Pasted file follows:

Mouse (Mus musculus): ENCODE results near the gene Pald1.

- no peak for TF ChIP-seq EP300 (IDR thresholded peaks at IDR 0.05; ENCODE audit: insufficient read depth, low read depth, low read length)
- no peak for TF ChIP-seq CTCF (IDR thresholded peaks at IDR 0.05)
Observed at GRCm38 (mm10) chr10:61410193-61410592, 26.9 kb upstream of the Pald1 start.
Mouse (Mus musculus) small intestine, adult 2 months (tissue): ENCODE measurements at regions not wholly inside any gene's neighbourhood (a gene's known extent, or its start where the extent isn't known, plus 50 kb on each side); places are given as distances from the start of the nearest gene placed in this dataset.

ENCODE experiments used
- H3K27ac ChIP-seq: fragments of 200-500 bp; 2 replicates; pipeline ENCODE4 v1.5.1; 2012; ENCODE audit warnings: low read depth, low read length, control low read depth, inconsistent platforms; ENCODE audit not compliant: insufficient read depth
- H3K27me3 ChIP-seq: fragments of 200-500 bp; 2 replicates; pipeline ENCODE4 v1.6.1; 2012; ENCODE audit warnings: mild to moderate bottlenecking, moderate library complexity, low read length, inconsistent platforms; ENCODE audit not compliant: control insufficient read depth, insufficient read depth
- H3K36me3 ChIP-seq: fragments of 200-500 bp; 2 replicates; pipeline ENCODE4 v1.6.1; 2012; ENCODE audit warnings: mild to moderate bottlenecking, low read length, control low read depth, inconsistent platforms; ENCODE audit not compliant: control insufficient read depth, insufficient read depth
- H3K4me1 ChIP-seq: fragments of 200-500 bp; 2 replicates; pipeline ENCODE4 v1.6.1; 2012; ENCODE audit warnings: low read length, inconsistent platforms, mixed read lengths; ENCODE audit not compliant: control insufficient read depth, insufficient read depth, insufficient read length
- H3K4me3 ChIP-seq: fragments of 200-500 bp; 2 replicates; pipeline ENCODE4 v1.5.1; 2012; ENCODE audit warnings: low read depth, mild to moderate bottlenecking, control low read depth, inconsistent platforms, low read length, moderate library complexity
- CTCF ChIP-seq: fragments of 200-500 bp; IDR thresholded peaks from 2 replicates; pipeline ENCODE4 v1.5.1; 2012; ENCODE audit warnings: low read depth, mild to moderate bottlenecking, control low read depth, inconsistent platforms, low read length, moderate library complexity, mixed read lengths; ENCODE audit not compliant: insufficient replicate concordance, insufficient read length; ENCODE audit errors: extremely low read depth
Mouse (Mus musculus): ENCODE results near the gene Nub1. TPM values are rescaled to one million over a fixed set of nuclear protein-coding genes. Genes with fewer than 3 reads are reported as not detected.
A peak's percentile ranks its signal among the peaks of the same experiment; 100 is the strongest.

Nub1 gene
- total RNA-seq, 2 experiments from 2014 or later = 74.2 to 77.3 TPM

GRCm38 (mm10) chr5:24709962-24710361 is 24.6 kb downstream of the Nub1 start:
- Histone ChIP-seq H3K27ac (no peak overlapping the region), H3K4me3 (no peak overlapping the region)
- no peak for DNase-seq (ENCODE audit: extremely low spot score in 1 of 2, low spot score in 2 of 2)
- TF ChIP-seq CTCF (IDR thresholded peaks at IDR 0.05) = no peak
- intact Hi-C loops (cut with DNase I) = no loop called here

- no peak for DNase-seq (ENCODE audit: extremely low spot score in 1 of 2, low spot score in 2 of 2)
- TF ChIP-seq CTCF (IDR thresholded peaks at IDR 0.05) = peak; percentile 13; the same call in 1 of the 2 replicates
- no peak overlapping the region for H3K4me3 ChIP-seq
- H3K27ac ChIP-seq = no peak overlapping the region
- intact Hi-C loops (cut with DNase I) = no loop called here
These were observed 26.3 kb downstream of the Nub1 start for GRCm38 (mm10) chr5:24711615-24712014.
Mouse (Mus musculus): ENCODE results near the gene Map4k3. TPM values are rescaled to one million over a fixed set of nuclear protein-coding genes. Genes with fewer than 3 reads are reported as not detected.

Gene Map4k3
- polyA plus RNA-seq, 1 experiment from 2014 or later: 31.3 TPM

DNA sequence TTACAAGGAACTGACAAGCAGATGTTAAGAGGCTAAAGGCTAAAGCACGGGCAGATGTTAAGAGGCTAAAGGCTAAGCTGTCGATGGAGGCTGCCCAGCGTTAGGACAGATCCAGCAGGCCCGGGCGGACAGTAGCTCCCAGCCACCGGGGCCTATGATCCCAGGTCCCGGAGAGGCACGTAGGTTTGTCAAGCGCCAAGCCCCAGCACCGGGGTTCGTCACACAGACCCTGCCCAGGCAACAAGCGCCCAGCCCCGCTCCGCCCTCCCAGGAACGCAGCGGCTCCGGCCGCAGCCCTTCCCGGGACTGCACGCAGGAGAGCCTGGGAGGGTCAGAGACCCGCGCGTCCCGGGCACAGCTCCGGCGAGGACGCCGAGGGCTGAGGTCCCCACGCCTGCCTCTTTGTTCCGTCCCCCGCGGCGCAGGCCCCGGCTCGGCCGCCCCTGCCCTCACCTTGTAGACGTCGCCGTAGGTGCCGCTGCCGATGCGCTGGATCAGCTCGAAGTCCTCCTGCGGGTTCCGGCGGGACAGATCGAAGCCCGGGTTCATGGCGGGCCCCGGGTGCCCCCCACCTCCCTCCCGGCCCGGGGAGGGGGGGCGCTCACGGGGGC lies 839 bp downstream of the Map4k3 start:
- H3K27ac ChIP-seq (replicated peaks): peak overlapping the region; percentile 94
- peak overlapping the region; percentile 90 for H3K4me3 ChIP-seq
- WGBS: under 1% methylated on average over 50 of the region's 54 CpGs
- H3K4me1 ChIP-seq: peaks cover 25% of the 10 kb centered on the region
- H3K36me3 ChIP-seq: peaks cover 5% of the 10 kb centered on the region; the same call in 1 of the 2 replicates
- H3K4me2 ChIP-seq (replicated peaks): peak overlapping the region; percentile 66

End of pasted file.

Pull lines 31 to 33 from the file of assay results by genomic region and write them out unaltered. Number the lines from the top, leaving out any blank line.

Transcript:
DNA sequence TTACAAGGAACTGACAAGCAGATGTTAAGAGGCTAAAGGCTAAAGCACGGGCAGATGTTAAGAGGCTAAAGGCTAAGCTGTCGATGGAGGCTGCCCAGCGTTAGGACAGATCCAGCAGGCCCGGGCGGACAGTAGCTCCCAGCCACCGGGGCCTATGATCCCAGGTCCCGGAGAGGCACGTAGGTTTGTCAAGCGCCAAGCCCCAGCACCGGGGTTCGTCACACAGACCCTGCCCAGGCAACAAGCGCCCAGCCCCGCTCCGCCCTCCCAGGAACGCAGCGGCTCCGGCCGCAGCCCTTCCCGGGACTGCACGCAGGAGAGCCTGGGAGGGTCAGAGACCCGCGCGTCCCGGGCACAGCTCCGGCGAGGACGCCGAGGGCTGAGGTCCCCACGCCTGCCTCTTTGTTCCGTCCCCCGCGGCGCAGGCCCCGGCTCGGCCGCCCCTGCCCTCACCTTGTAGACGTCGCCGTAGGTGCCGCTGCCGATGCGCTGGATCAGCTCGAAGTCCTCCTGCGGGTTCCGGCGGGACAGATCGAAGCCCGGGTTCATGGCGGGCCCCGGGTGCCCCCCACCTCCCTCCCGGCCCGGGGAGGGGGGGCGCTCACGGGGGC lies 839 bp downstream of the Map4k3 start:
- H3K27ac ChIP-seq (replicated peaks): peak overlapping the region; percentile 94
- peak overlapping the region; percentile 90 for H3K4me3 ChIP-seq